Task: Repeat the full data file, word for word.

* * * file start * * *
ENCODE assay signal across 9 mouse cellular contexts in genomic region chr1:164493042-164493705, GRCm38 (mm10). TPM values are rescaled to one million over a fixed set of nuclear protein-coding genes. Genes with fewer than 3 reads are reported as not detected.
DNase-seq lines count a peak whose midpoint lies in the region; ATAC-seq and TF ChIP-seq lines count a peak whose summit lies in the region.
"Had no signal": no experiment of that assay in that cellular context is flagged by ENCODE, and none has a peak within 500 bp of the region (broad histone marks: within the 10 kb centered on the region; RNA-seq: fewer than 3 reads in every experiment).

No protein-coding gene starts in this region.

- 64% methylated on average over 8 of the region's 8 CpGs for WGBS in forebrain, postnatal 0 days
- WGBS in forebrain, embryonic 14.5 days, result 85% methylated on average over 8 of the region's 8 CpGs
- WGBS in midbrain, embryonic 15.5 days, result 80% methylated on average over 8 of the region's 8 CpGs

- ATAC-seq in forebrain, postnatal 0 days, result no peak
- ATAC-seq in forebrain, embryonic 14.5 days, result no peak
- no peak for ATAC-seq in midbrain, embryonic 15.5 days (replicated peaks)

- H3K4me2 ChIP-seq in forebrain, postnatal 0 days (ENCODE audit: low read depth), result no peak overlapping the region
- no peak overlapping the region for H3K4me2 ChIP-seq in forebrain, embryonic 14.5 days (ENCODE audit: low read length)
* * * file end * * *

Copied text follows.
ENCODE assay signal across 9 mouse cellular contexts in genomic region chr1:164493042-164493705, GRCm38 (mm10). TPM values are rescaled to one million over a fixed set of nuclear protein-coding genes. Genes with fewer than 3 reads are reported as not detected.
DNase-seq lines count a peak whose midpoint lies in the region; ATAC-seq and TF ChIP-seq lines count a peak whose summit lies in the region.
"Had no signal": no experiment of that assay in that cellular context is flagged by ENCODE, and none has a peak within 500 bp of the region (broad histone marks: within the 10 kb centered on the region; RNA-seq: fewer than 3 reads in every experiment).

No protein-coding gene starts in this region.

- 64% methylated on average over 8 of the region's 8 CpGs for WGBS in forebrain, postnatal 0 days
- WGBS in forebrain, embryonic 14.5 days, result 85% methylated on average over 8 of the region's 8 CpGs
- WGBS in midbrain, embryonic 15.5 days, result 80% methylated on average over 8 of the region's 8 CpGs

- ATAC-seq in forebrain, postnatal 0 days, result no peak
- ATAC-seq in forebrain, embryonic 14.5 days, result no peak
- no peak for ATAC-seq in midbrain, embryonic 15.5 days (replicated peaks)

- H3K4me2 ChIP-seq in forebrain, postnatal 0 days (ENCODE audit: low read depth), result no peak overlapping the region
- no peak overlapping the region for H3K4me2 ChIP-seq in forebrain, embryonic 14.5 days (ENCODE audit: low read length)